Dale Earnhardt, Jr. and Tony Stewart: The Year That Could Have Been

Kelly CrandallSenior Writer ISeptember 8, 2008

With the Chase for the 2008 Championship less than seven days away and only 10 races remaining before the countdown to the 2009 season begins, it's time to look back at the first 26 races.

With that in mind, refresh your memory of the saying that sometimes "it's better to be lucky than good."

For Dale Earnhardt, Jr. and Tony Stewart, this has been the year of the "Oh So Closes," with races that were in their grasp but managed to slip away.

From the season opening Daytona 500 to the regular season ending Chevy Rock & Roll 400, they've acquired very impressive numbers: 17 top fives, 26 top 10s, and 1,359 laps led between the two of them.

However, it's the win column that has them both frustrated. Only Earnhardt Jr. has a check mark in the win column with Stewart still 0-39 since his victory at Watkins Glen last August.

It seems, though, that all of their struggles or bad luck has come on the tracks that they will encounter over the next 10 weeks, making the chase a perfect time for redemption.

However, sometimes it's better to remember the bad times in order to enjoy the good...

The 50th running of the Daytona 500 had Ryan Newman in victory lane for Roger Penske, but it was Stewart whom he had to pass in order to be there.

Stewart led 16 laps and seemed to be on his way to his first Daytona 500 win before the tag team of Newman and Kurt Busch flew on by on the last lap. Stewart would settle for a third place finish in a race that continues to elude him.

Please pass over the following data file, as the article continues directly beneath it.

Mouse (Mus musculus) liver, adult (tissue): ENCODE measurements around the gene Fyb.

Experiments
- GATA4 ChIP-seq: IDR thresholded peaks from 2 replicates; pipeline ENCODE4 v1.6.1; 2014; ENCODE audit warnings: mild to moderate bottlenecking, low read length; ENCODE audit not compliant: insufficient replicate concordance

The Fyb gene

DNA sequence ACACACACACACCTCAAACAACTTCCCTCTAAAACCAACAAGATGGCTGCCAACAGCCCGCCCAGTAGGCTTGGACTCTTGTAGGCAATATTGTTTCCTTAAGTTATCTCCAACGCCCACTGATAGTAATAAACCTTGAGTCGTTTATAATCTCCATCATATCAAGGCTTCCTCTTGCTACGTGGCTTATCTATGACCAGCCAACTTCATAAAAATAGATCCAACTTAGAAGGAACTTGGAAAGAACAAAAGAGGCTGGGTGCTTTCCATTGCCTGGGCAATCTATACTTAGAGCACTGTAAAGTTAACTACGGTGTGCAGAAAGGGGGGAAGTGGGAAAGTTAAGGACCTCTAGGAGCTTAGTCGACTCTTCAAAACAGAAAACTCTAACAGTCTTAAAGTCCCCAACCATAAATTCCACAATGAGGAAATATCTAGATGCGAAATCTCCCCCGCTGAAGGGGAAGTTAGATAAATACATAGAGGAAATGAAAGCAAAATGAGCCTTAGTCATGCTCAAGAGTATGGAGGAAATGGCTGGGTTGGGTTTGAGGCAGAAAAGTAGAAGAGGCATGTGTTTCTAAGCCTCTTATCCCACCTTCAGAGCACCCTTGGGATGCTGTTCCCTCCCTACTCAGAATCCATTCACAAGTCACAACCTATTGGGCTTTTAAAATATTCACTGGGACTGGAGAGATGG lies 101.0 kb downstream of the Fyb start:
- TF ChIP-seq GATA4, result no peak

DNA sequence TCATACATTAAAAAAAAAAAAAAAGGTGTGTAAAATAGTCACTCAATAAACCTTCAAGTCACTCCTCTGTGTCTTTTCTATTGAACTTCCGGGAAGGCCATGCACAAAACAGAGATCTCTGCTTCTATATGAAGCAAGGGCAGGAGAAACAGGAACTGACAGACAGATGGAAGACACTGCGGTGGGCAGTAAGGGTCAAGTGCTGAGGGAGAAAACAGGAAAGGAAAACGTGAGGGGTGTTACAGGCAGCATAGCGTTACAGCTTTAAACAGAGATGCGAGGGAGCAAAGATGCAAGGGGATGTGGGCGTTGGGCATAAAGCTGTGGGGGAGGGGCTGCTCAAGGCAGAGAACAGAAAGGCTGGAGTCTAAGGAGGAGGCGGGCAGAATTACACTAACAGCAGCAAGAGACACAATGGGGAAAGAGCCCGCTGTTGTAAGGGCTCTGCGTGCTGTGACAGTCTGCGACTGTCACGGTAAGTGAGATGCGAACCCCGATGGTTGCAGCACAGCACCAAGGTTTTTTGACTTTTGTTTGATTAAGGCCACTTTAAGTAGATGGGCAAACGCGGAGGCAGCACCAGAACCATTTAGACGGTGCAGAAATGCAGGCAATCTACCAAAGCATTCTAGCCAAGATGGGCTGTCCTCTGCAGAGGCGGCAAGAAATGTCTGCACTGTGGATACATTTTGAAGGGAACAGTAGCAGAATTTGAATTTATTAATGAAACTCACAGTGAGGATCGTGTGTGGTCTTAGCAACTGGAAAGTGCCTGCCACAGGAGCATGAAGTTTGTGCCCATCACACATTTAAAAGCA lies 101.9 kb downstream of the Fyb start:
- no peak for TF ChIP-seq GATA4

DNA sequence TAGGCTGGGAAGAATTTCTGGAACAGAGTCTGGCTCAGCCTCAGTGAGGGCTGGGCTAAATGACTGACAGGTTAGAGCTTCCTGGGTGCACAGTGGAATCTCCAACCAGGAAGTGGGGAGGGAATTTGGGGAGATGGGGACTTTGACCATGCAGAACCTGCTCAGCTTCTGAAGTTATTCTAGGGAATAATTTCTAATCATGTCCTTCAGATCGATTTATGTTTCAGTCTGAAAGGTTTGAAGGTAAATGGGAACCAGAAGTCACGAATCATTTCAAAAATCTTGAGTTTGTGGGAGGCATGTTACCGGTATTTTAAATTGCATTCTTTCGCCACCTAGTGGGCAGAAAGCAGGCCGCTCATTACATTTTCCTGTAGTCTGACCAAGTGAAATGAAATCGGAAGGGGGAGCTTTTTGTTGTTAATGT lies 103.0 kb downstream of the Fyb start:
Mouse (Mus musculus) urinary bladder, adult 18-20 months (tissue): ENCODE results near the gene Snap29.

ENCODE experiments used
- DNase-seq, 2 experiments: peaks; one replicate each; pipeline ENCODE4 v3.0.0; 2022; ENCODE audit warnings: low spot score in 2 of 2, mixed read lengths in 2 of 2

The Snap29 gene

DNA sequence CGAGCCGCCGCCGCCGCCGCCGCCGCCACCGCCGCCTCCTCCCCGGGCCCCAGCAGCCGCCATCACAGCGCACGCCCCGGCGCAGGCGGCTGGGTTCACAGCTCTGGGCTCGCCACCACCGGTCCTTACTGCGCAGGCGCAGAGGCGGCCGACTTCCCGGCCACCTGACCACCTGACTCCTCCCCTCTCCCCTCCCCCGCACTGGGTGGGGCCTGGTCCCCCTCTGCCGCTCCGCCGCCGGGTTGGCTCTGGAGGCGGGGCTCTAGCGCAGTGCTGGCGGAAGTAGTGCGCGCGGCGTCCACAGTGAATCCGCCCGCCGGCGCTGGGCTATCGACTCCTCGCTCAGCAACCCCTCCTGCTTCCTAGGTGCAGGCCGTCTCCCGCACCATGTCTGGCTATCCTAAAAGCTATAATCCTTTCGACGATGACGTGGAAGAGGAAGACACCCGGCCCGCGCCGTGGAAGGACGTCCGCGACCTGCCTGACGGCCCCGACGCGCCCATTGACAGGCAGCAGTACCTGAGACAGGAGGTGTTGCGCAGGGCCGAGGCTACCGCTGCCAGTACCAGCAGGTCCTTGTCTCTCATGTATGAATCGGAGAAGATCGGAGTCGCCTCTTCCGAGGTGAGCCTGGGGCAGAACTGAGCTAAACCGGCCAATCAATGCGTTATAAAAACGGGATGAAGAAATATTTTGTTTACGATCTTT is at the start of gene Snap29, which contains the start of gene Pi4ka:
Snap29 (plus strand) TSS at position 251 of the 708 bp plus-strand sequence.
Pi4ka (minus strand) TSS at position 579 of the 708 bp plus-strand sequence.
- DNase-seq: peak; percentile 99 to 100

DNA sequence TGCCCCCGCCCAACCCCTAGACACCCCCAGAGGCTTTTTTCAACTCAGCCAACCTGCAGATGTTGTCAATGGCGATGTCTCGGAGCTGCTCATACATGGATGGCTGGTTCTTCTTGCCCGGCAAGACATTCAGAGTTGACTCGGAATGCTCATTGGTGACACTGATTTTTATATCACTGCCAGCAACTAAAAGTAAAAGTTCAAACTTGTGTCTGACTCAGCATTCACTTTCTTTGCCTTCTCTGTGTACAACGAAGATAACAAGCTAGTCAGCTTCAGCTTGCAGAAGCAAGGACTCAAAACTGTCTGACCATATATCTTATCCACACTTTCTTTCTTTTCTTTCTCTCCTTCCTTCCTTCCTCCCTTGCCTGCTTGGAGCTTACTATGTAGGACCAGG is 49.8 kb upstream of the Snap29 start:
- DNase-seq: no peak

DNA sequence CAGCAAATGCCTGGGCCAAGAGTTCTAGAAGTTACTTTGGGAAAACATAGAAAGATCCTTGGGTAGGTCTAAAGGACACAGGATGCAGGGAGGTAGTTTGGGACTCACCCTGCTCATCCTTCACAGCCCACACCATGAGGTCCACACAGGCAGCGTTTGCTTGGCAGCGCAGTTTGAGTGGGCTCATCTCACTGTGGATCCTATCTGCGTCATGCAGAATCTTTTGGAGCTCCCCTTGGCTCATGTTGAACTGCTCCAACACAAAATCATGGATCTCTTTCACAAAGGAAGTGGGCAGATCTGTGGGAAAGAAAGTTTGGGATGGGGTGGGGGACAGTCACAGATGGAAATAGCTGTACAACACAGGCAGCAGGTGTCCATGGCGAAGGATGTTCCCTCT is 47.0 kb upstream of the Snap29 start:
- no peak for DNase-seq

But the disappointment of leading then not seeing the checkered flag first would be a ritual for Stewart, who went out and spanked the competition at the Bristol Motor Speedway in March.

He led a race high 267 laps before contact from Kevin Harvick in turn one ended his day in the 14th position. "I thought I left him plenty of room, but I don't know. I was far enough ahead of him that I didn't see where he hit me or when he hit me. I'm sure somehow it was my fault. I'm just sorry I got in his way," Stewart said.

After the short track in Bristol came an even shorter track in Martinsville, Virginia, where this time it would be Earnhardt Jr. who would led the most laps and not win.

He racked up yet another top 10 finish after once again leading laps at a track that he just can't close the deal at. Tony Stewart's Daytona is Dale Earnhardt, Jr.'s Martinsville.